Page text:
The binding pocket into which big dynorphin, or BigDyn, settles ought to be obvious. But in fact, this pocket is easy to miss, or at least it seems that way to scientists who would like to design painkilling medications. These scientists want to know how BigDyn, an opioid neuropeptide, interacts with a membrane-embedded receptor called acid-sensing ion channel (ASIC). BigDyn and ASIC, a proton-gated cation channel, work together to send pain signals through the brain. If the fit between them were better understood, scientists could find ways to interfere with the BigDyn-ASIC interaction, which has been implicated not only in pain but also neuronal death following ischemic stroke.
In a new study, scientists based at the University of Copenhagen employed a broad array of technologies to unravel the details of where BigDyn binds to ASIC and how BigDyn modulates ASIC’s activity. The scientists, led by Stephan Pless, PhD, professor of drug design and pharmacology, reported their findings March 31 in the Proceedings of the National Academy of Sciences, in an article titled, “Mechanism and site of action of big dynorphin on ASIC1a.”
“We demonstrate that BigDyn binding results in an ASIC1a closed resting conformation that is distinct from open and desensitized states induced by protons,” the article’s authors wrote. “Using alanine-substituted BigDyn analogs, we find that the BigDyn modulation of ASIC1a is primarily mediated through electrostatic interactions of basic amino acids in the BigDyn N terminus.”
To arrive at these findings, the scientists experimentally manipulated the peptide and the receptor using technologies such as electrophysiology, genetically encoded cross-linkers, as well as CRISPR. Normally, the biological interaction within the brain cell occurs very fast, but their approach allowed the researchers to trap the interactions and map them.
Perhaps the most interesting finding was the identification of ASIC’s acidic pocket as the binding site for BigDyn. “Neutralizing acidic amino acids in the ASIC1a extracellular domain reduces BigDyn effects, suggesting a binding site at the acidic pocket,” the article’s authors detailed. “This is confirmed by photocrosslinking using the noncanonical amino acid azidophenylalanine.”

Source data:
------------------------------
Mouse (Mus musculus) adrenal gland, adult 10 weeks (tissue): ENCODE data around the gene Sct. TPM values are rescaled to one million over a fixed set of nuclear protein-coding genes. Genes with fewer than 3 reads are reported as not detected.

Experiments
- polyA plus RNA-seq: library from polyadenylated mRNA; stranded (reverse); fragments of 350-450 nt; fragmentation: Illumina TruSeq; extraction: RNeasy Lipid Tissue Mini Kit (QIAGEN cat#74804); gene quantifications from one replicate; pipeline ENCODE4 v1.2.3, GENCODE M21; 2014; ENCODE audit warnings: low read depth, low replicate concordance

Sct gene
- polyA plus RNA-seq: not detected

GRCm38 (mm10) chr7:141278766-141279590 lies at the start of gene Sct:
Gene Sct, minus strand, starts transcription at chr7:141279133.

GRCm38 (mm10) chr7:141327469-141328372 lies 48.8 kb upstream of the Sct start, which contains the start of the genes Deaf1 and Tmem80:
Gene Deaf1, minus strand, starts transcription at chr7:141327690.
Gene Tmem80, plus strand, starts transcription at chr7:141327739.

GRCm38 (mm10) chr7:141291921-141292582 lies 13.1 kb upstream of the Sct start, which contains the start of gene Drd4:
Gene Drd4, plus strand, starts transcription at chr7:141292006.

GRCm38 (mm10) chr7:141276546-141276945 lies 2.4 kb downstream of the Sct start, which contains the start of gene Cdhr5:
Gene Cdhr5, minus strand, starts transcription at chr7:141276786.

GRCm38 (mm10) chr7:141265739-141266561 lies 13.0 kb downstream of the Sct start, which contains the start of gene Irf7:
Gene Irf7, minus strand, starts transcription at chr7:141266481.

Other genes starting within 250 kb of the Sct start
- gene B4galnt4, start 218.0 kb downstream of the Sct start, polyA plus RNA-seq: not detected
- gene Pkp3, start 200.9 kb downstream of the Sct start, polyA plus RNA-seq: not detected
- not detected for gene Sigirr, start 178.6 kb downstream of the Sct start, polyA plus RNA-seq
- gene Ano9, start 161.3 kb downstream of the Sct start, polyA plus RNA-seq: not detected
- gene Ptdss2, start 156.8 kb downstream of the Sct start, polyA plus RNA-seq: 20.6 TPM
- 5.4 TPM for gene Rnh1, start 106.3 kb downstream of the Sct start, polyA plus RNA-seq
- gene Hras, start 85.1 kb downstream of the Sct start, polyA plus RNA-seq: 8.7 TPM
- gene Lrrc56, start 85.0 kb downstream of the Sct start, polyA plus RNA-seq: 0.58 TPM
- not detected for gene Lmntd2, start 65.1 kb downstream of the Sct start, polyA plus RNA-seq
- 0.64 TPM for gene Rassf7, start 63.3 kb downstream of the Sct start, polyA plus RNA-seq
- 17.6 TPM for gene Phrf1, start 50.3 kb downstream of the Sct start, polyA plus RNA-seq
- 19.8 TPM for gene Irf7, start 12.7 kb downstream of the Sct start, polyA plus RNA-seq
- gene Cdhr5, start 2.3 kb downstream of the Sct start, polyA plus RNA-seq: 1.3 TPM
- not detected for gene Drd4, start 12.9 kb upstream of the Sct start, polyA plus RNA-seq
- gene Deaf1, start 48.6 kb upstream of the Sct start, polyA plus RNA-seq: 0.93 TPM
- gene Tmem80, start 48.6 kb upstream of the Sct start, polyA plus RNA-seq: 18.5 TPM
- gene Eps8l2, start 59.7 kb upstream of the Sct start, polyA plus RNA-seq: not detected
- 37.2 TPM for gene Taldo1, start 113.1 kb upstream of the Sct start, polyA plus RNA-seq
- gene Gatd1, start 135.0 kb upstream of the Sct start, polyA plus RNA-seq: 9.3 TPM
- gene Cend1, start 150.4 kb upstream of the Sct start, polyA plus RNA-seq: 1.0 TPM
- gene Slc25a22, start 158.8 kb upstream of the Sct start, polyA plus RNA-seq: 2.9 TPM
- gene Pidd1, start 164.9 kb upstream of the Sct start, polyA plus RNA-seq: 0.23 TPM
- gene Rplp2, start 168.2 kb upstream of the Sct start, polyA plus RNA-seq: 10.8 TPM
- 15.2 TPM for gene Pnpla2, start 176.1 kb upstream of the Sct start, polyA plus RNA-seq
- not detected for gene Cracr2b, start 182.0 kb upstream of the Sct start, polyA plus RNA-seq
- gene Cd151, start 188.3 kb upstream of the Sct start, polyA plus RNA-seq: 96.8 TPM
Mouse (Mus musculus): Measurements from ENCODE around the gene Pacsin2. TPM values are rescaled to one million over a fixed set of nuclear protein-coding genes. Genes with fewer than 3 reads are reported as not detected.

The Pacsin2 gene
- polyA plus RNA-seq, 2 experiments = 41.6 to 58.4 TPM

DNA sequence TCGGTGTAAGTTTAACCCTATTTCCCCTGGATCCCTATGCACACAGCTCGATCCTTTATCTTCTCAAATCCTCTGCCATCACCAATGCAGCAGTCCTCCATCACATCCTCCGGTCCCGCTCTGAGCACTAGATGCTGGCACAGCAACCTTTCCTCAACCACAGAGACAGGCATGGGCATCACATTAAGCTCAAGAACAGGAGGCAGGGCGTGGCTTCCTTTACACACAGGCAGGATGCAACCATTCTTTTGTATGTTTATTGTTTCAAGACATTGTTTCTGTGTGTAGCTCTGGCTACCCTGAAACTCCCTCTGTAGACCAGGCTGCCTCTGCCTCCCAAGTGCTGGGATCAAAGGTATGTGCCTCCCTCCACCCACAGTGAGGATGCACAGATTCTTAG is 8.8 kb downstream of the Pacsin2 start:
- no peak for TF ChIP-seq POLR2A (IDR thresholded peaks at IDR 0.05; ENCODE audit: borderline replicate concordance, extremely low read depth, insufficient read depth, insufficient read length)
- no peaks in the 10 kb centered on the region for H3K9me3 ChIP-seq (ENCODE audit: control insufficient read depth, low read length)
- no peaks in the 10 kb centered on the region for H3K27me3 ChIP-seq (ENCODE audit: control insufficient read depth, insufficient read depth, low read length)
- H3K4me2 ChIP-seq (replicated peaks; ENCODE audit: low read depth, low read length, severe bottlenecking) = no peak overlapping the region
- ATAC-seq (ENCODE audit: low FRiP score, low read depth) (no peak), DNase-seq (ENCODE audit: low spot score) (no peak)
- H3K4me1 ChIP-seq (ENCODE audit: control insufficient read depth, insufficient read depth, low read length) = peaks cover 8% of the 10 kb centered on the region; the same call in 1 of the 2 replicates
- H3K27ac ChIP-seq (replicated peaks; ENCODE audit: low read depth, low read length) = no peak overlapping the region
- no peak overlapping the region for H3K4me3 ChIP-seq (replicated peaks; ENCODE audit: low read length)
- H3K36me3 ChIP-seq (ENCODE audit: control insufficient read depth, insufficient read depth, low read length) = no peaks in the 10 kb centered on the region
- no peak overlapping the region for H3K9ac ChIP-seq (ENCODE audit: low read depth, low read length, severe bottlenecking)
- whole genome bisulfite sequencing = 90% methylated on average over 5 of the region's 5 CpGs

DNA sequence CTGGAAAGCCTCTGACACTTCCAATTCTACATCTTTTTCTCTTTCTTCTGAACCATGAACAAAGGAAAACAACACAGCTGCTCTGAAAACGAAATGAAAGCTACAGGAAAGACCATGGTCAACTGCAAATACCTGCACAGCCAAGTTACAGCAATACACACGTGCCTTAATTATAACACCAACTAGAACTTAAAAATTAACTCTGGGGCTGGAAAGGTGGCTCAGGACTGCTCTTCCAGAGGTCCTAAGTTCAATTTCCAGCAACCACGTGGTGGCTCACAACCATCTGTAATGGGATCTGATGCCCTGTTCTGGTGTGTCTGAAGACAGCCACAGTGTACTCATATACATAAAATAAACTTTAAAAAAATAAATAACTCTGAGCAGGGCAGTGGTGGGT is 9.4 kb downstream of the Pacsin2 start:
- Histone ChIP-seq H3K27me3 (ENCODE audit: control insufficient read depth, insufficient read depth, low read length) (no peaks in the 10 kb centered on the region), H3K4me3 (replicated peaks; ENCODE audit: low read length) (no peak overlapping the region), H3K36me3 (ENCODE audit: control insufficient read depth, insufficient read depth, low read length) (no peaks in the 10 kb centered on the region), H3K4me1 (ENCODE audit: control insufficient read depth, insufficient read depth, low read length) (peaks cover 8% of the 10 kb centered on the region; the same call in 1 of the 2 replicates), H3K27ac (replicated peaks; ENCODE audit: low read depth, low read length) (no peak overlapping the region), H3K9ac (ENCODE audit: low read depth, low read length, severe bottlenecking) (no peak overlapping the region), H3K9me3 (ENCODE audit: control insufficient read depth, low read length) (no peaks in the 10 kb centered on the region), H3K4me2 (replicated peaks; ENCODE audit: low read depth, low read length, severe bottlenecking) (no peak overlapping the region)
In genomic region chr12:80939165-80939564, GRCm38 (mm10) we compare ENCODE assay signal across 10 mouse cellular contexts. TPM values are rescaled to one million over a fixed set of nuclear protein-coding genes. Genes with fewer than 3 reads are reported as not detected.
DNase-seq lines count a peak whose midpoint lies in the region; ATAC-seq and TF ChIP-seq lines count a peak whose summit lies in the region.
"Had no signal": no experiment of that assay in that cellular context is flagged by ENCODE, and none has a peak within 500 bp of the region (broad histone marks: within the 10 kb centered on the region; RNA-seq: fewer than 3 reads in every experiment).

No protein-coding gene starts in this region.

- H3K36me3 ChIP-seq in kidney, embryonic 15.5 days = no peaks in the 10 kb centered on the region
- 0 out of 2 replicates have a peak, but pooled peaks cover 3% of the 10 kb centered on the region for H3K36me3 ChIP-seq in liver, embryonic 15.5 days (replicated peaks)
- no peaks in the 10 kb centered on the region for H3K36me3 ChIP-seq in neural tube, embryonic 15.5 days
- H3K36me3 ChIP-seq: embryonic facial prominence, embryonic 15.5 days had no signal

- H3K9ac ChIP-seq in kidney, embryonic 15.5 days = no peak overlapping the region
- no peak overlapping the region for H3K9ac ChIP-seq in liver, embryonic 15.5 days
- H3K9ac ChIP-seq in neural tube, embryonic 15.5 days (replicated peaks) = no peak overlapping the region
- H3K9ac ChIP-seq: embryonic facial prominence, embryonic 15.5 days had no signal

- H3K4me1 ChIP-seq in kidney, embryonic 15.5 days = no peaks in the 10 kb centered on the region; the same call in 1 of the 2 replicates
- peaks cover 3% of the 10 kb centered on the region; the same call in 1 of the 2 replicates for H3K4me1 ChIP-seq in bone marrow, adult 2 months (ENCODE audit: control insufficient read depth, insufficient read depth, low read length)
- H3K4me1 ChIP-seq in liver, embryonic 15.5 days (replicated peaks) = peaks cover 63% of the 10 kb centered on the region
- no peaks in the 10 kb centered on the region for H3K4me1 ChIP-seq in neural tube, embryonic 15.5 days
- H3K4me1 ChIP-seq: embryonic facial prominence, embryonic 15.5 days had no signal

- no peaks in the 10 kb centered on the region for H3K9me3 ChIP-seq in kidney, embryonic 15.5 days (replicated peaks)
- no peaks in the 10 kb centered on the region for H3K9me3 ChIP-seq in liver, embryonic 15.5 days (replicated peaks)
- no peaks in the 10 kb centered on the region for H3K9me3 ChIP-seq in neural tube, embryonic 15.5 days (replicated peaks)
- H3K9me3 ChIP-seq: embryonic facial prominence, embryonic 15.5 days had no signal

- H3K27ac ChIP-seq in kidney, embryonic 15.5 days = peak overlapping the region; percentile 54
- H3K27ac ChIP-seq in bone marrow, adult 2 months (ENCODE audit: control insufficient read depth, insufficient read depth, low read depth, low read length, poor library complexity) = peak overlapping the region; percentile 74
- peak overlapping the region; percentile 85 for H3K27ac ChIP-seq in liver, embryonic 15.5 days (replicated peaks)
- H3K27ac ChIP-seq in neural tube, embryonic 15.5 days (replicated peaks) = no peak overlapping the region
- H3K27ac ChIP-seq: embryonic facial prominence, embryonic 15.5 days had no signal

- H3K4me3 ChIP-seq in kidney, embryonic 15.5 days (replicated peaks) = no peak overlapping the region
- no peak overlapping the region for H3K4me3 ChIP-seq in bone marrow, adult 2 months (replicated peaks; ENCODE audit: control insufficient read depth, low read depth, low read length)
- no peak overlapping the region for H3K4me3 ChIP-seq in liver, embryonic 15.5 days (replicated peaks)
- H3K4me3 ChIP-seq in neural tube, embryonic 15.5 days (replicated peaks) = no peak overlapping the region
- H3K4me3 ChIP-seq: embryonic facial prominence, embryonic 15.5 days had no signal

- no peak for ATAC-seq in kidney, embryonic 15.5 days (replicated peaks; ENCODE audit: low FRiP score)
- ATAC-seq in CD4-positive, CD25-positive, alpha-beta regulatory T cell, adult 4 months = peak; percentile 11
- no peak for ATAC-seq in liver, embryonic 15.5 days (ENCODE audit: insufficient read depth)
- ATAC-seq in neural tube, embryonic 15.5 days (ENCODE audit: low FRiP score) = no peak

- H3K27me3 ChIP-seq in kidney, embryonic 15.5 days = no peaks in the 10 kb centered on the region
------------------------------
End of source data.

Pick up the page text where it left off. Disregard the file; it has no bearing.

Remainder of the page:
ASIC’s acidic pocket, the scientists suggested, could be an important site for the development of ASIC-targeting therapeutics.
“We have mapped exactly how and where BigDyn binds to this receptor, which can cause a pain signal to be sent inside the body,” said Pless. “BigDyn is the most potent regulator of this particular receptor discovered in the human body so far. The painkillers that we use today affect other types of receptors. This means that our discovery could pave the way for a new type of painkilling medicine via this receptor, potentially helping to circumvent some of the typical adverse effects of opioids.”
“We know that both the receptor and BigDyn are upregulated in patients with inflammation and chronic pain,” added Nina Braun, a postdoctoral researcher in the Pless laboratory. “This means that there are many more of them than under normal conditions. And that, in theory at least, can lead to more pain and the risk of long-lasting negative effects on brain health. This means that our result could have implications for these diseases in terms of drug development.”
Other researchers have previously shown that if the ASIC receptor is knocked out, it is possible to reduce pain in mouse models. This underlines the potential of the new findings from the University of Copenhagen.
Pless and colleagues are looking forward to exploiting the mechanism pharmacologically in their coming studies. They hope to find relevant compounds that could show potential for pain reduction for these vulnerable patient-groups.